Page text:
Binningen Castle, first mentioned in 1299 as Weiherschloss, was probably built in the second half of the 13th century, on the property of the Basel burgher Heinrich von Zeise. Two earthquakes shook 1356 and 1374 the plant in its foundation walls, before it in the year burned down almost completely in 1409 and was sold as a ruin. Ten years later, historians assume, the castle was rebuilt, but it was destroyed again by Habsburg troops during the War of St. James in 1444.

Probably, in the beginning the castle consisted of two buildings, separated by a courtyard. The earthquakes and later reconstructions made a clear definition impossible until now.

Around the year 1520, the castle gained importance for the city of Basel. The bailiff of Solothurn on Dorneck was supposed to have taken a liking to the castle and village and wanted to purchase both. Solothurn would thus have expanded its territory in the Birsig valley.

Of course, this went against the power interests of the Basel; in 1529, a council member bought the entire estate, giving the city of Basel the right of first refusal and banishing Solothurn expansion.

The castle was now considered an “open house” that could be used as a military outpost of the city and manned with troops if necessary. In 1545 Johann von Brügge and Joachim van Berchem bought the castle, the St. Margarethen estate and the Holeeschlösschen.

Lord of Bruges was none other than David Joris, leader of a Dutch Anabaptist community. He lived in Basel under a false identity. Only after his death in 1556 did the truth come to light. Joachim van Berchem, as son-in-law of Joris, had to renounce heresy. In 1574 Nikolaus von Hatstatt took over the castle. He decreed that it would fall to Basel after his death.

The city initially leased the property. Later it was sold to the Eckstein family, and around 1613 it was in the hands of the Count of Sulz from Würtemberg. Georg Willhelm von Freudenstein and later Baron von Polheim und zu Wartenburg followed as owners.

In the 17th c. the castle attained a stately extension under Baron von Polheim, which is attested in a watercolor from 1670. The castle, consisting of a four-story east wing and a two-story west wing, had two round and one square tower. The entrance was through the east wing.

Today the entrance leads to the courtyard, which at that time was not a covered space. The old entrance had a porch with drawbridge and was reached by a wooden bridge over the pond that surrounded the castle.

Between 1738 and 1752 the round tower on the northeast corner disappeared. In 1772 the pond was filled up and the entrance was moved. Two of the four floors were removed and the towers were also reduced in size. The castle was only a shadow of its former self.

In 1817 the castle went to Niklaus Singeisen from Liestal, who wanted to establish a summer casino, but this was thwarted by the tavern keeper. The local council forbade the serving of drinks and food in the planned casino, which for the time being put an end to the idea of a restaurant.

In 1870 there was an inn in the castle for the first time. William Robert Rowan, an English engineer, was the owner of the castle for eleven years. He brought in new elements during reconstructions, so in 1895 the courtyard was roofed.

In the 20th c. reconstruction after reconstruction followed before the municipality of Binningen purchased the castle in 1960.

Today, Binningen Castle is home to a romantic restaurant and hotel.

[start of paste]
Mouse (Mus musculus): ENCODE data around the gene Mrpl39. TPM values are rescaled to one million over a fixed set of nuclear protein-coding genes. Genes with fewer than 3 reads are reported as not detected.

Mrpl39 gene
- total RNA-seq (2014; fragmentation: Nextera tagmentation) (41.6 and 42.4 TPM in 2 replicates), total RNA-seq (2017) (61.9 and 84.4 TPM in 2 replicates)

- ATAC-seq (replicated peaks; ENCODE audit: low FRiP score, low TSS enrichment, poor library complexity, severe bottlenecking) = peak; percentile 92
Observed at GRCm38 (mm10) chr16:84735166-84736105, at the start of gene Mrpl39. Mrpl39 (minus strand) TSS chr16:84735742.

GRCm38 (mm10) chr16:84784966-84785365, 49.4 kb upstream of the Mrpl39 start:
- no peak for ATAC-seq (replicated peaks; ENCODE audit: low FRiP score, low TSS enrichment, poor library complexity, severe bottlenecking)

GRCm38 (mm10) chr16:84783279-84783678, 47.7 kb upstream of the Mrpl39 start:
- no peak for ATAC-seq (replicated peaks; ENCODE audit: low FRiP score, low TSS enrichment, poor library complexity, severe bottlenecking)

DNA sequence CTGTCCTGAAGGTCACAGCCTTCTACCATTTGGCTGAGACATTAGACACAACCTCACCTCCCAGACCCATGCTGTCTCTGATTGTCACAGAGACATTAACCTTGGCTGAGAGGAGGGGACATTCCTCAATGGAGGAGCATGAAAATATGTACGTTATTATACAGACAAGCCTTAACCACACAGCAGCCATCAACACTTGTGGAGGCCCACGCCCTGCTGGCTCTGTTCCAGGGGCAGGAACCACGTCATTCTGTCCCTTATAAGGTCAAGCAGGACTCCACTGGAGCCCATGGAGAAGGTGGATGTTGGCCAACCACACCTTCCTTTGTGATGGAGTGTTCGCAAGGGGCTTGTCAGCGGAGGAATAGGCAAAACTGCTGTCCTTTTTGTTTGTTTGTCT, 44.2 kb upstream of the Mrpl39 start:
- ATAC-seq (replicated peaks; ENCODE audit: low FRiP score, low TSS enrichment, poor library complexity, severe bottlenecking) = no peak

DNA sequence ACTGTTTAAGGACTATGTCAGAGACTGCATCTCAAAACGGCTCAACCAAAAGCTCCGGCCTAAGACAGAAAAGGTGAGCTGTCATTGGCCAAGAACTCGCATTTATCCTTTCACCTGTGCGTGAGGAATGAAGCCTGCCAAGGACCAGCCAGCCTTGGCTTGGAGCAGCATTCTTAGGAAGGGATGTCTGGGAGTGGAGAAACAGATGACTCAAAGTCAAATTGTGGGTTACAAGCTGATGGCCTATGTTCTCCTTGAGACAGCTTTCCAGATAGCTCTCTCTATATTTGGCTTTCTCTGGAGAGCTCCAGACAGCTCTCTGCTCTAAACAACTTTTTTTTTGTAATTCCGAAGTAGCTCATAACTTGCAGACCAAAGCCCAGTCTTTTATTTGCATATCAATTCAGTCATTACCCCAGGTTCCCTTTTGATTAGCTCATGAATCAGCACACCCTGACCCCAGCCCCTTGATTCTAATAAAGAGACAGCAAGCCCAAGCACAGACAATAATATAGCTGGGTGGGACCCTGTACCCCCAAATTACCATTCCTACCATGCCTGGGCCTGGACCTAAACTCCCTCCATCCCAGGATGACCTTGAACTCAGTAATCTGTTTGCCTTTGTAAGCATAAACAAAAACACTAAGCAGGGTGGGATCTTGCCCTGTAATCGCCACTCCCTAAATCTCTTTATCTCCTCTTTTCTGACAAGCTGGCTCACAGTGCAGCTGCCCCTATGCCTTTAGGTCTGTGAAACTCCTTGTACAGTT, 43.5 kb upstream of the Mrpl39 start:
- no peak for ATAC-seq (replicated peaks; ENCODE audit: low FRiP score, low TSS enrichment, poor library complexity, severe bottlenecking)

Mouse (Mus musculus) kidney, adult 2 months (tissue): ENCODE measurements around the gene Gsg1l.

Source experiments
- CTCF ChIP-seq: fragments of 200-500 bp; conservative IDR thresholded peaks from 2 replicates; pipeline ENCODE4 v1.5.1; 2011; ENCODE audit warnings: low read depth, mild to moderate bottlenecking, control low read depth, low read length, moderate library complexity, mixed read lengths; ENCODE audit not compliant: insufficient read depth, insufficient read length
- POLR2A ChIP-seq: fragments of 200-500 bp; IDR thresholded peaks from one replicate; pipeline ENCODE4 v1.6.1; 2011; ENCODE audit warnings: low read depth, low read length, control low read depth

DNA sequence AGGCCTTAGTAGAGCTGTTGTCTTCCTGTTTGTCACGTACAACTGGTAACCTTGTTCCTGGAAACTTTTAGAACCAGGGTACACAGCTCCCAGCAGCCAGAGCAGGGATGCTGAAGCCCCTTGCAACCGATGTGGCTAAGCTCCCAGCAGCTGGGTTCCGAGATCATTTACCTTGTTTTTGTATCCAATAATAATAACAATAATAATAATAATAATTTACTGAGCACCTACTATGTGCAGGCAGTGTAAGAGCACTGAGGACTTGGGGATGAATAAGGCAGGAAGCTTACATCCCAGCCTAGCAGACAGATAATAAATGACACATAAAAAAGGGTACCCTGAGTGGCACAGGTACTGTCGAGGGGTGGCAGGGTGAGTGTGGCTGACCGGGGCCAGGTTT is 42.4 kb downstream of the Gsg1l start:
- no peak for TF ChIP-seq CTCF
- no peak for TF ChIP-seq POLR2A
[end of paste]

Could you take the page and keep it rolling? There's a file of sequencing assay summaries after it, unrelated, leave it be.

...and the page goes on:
The Imhof House, a tall narrow building located to the north of the castle, is part of the overall complex of the former Weiherschloss. Together with the Balik House, today a burgher’s house, the Imhof House formed a small enclosed forecourt.The present Imhof House was called a fief house or tithe house, and later also an abbot’s house.

The basement beams and the roof structure were built with timbers felled between 1589 and 1591. It is believed that the Imhof house was built around 1591/2.

The ensemble of Weiherschloss, Balik House and Imhof House was one of the most popular picture subjects in the Leimen Valley.

During about 300 years the house was not significantly rebuilt. The only, major change was after 1822; the main entrance was moved from the narrow side to the wide north facade and a new staircase with arbor was built on the west side. The former farmstead was replaced in 1927 by a “car garage in existing barn with apartment on the 1st floor”.

The proportions and basic structure of the narrow, high building with stepped gable have remained unchanged to this day. A medieval soda fountain has been preserved in the cellar, and on the facades one finds plastering in the old technique of broom throwing from the turn of the century.

Due to its layout, the house belongs to the type of urban row house with the high, wide gable facades and narrow eaves facades. What remains unusual, however, is the fact that the Imhof House was designed as a single building and has existed like this for almost 500 years. Thus, the forecourt group with Balik House and Imhof House was deliberately designed as an entrance area to the palace, with the two northern gable facades forming the palace entrance, as it were. Freestanding structures with stepped gables and courtyard walls with battlements are among the features of Basel’s secular buildings of the 15. and 16th century.

Since 1997, the municipality of Binningen has been planning the overall design of a new castle park with a hotel in the Imhof House. After an architectural competition, a community vote a good three years ago, and a lot of patience and nerves, the time has finally come. The groundbreaking ceremony followed on March 23, 2007. The castle garage was demolished and a new extension in the form of a telescope building adorns the old Imhof house.